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Old Monk movie review: MG Srinivas delivers a fun film that’s worth a watch

The romantic comedy, directed by MG Srinivas, pairs him with Aditi Prabhudeva.

Old Monk movie review: MG Srinivas delivers a fun film that’s worth a watch
Srinivas and Aditi in a still from the film

Last Updated: 01.16 PM, Feb 25, 2022


Story: Narada is banished to a life on earth by Krishna, a curse that can be broken only if he has a love marriage, with the blessings of family too. To make sure Narada has his work cut out for him, Krishna ensures he is born into a family that abhors love matches. Can Narada, as Appanna in his earthly avatar, work his way around this?


Review: It’s truly refreshing when the humour in a romantic comedy is its absolute highlight and not just a force-fitted track that could have been avoided. Actor-director MG Srinivas, who has been making a name for himself as a filmmaker who stays off the beaten path, be it with Srinivasa Kalyana or the first in the Birbal Trilogy, now presents Old Monk, a roma ntic comedy that rides high on situational comedy.

MG Srinivas and Sujay Shastry in the film
MG Srinivas and Sujay Shastry in the film

And it works perfectly because he doesn’t rely on one or two cast members to do the job for him. This is a team effort, with everyone chipping in and making an absolute fun watch. Srini, as the filmmaker is popularly known, employs a simple subject – He is Appanna, Narada in human form (after being cursed by Lord Krishna), who needs to fall in love, with the approval of family, to be able to return to devaloka. Trouble is that his father, Narayan (played brilliantly by filmmaker S Narayan), follows the family tradition of arranged marriages only. A die-hard romantic whose every attempt at falling in love is foiled, Appanna finally finds the girl of his dreams, only to find out that he has some history with her father, so getting his approval is going to be difficult. But that’s not the only obstacle, as an old foe from his college days resurfaces with revenge on the agenda.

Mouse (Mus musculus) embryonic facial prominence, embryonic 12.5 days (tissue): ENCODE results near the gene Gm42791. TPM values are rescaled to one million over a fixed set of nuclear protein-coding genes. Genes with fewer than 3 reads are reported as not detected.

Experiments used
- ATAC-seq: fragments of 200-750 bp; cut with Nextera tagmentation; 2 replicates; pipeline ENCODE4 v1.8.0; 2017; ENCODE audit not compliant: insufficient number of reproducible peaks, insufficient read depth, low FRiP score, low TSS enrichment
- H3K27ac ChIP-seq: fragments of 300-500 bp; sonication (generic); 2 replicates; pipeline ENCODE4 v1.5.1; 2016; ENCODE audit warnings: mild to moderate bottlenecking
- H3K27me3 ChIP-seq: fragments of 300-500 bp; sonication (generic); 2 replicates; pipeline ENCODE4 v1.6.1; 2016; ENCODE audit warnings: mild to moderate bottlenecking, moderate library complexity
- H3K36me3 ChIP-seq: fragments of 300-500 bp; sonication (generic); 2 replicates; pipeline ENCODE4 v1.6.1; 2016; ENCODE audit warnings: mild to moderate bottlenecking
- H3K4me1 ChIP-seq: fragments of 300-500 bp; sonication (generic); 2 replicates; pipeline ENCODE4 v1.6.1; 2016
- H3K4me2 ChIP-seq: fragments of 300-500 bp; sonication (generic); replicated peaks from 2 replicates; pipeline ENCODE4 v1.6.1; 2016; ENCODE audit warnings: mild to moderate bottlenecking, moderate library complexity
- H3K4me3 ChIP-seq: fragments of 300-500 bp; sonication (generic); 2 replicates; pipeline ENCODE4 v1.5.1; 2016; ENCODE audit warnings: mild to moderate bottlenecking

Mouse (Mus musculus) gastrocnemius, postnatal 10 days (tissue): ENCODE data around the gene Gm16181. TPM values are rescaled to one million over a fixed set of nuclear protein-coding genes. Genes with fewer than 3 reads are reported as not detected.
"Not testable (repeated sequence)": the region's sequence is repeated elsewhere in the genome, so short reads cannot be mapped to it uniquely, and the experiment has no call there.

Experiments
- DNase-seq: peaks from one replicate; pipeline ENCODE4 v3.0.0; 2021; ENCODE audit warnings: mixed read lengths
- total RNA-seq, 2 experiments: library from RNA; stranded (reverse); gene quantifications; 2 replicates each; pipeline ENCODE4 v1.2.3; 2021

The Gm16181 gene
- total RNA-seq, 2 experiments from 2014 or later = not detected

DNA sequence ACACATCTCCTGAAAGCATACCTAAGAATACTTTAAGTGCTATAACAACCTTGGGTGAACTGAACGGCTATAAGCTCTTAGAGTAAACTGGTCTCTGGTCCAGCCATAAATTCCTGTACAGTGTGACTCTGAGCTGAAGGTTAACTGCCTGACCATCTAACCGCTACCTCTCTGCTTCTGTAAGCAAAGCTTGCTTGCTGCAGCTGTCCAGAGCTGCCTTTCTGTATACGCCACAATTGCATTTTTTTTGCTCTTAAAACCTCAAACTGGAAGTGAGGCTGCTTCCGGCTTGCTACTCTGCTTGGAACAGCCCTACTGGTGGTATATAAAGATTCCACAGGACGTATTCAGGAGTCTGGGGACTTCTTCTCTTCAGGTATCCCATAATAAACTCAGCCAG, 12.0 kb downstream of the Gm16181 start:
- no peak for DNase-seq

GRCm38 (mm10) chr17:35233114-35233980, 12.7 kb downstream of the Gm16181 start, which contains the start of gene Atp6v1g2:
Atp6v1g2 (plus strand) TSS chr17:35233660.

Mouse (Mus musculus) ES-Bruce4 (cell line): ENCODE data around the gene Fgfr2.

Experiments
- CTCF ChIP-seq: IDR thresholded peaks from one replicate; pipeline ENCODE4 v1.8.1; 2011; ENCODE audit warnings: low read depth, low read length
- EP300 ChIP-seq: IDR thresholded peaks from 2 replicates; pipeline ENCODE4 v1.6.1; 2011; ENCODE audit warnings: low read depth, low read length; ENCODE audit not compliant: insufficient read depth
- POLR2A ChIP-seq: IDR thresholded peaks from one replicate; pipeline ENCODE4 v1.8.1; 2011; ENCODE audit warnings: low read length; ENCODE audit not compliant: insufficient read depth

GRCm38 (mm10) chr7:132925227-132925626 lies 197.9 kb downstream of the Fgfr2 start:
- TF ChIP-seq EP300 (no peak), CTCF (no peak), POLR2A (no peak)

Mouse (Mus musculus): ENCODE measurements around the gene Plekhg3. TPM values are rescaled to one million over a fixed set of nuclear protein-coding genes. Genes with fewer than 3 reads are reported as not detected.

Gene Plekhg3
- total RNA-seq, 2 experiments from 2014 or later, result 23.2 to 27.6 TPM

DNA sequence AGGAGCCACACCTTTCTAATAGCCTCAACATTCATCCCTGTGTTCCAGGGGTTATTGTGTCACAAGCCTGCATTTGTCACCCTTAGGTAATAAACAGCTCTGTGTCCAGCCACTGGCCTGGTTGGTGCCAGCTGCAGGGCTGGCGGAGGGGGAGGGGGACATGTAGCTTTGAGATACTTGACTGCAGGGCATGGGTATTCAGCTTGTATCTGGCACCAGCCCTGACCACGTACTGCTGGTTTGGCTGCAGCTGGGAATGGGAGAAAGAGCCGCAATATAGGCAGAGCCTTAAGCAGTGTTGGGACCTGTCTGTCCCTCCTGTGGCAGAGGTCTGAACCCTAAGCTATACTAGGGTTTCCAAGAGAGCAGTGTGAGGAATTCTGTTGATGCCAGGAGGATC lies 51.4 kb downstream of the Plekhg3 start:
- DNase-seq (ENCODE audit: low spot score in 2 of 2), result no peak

The beauty of Old Monk is that Srini plays to the strengths of each of his actors, including himself. This is a filmmaker who is self-aware of what he can sell convincingly and what he cannot, relying on clever wordplay in punchlines to make the film work. Sujay Shastry as Ranveer Singh and S Narayan as Appanna’s father are absolute riots and perfect foils to the leading man. Aditi Prabhudeva, as the romantic interest, has a limited role, but is a treat to watch. Time and again the actress proves that she’s more than just a pretty face and she does it yet again. It would have been nice to see more of her. The only misstep in the narrative is the political track about the sinister MLA and his son (played convincingly by Sudev Nair and voiced perfectly by Chetan Gandharva), also an aspiring politician. It seems as if Srini was unsure what to do with that plot point and took the easy way out eventually, which was a little bit of a cop out. But that is a minor glitch that can be forgiven.

Verdict: Old Monk is not an extraordinary film, but it comes across as a breath of fresh air amid the plethora of mindless commercial movies at the box office every other week. Srini’s line, “Mass is temporary, but class is permanent”, defines the film. This is the kind of movie you should take the entire family to – so, get some popcorn, have a good laugh and come back happy. This, my friends, is what we call paisa vasool time pass.


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